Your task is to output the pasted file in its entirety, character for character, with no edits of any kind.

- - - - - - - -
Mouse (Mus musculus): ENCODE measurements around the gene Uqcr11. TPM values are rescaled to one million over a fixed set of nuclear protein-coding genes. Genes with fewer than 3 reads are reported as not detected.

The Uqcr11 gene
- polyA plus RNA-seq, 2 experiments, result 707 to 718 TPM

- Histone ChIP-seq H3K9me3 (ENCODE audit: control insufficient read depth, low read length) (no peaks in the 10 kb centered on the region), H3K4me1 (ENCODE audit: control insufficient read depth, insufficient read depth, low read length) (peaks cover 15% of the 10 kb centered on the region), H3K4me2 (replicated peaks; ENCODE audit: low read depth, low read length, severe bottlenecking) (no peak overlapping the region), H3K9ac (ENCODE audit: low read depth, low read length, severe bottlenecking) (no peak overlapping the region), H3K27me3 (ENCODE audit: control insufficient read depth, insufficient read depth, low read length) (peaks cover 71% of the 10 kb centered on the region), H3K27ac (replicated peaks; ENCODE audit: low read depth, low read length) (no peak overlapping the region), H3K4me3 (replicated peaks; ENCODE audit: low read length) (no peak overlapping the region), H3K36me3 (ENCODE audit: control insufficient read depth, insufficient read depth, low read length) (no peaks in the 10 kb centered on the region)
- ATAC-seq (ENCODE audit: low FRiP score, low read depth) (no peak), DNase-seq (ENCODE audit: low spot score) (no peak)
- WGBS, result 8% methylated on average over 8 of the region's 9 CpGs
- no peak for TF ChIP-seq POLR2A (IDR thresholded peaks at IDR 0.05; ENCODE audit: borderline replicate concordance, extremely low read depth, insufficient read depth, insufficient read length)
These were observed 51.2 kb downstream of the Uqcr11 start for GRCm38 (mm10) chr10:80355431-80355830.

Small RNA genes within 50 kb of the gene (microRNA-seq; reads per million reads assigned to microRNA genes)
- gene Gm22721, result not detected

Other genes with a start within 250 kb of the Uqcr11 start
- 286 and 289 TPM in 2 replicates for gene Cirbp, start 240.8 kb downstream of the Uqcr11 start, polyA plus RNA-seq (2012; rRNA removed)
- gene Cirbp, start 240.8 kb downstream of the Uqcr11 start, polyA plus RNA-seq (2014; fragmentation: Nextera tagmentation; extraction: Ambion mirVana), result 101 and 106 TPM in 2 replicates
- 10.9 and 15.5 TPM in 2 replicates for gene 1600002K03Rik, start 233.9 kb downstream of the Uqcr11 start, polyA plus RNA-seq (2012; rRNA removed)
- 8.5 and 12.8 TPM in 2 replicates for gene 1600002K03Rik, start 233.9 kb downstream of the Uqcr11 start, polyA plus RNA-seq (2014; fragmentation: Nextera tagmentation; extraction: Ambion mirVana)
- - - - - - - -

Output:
Mouse (Mus musculus): ENCODE measurements around the gene Uqcr11. TPM values are rescaled to one million over a fixed set of nuclear protein-coding genes. Genes with fewer than 3 reads are reported as not detected.

The Uqcr11 gene
- polyA plus RNA-seq, 2 experiments, result 707 to 718 TPM

- Histone ChIP-seq H3K9me3 (ENCODE audit: control insufficient read depth, low read length) (no peaks in the 10 kb centered on the region), H3K4me1 (ENCODE audit: control insufficient read depth, insufficient read depth, low read length) (peaks cover 15% of the 10 kb centered on the region), H3K4me2 (replicated peaks; ENCODE audit: low read depth, low read length, severe bottlenecking) (no peak overlapping the region), H3K9ac (ENCODE audit: low read depth, low read length, severe bottlenecking) (no peak overlapping the region), H3K27me3 (ENCODE audit: control insufficient read depth, insufficient read depth, low read length) (peaks cover 71% of the 10 kb centered on the region), H3K27ac (replicated peaks; ENCODE audit: low read depth, low read length) (no peak overlapping the region), H3K4me3 (replicated peaks; ENCODE audit: low read length) (no peak overlapping the region), H3K36me3 (ENCODE audit: control insufficient read depth, insufficient read depth, low read length) (no peaks in the 10 kb centered on the region)
- ATAC-seq (ENCODE audit: low FRiP score, low read depth) (no peak), DNase-seq (ENCODE audit: low spot score) (no peak)
- WGBS, result 8% methylated on average over 8 of the region's 9 CpGs
- no peak for TF ChIP-seq POLR2A (IDR thresholded peaks at IDR 0.05; ENCODE audit: borderline replicate concordance, extremely low read depth, insufficient read depth, insufficient read length)
These were observed 51.2 kb downstream of the Uqcr11 start for GRCm38 (mm10) chr10:80355431-80355830.

Small RNA genes within 50 kb of the gene (microRNA-seq; reads per million reads assigned to microRNA genes)
- gene Gm22721, result not detected

Other genes with a start within 250 kb of the Uqcr11 start
- 286 and 289 TPM in 2 replicates for gene Cirbp, start 240.8 kb downstream of the Uqcr11 start, polyA plus RNA-seq (2012; rRNA removed)
- gene Cirbp, start 240.8 kb downstream of the Uqcr11 start, polyA plus RNA-seq (2014; fragmentation: Nextera tagmentation; extraction: Ambion mirVana), result 101 and 106 TPM in 2 replicates
- 10.9 and 15.5 TPM in 2 replicates for gene 1600002K03Rik, start 233.9 kb downstream of the Uqcr11 start, polyA plus RNA-seq (2012; rRNA removed)
- 8.5 and 12.8 TPM in 2 replicates for gene 1600002K03Rik, start 233.9 kb downstream of the Uqcr11 start, polyA plus RNA-seq (2014; fragmentation: Nextera tagmentation; extraction: Ambion mirVana)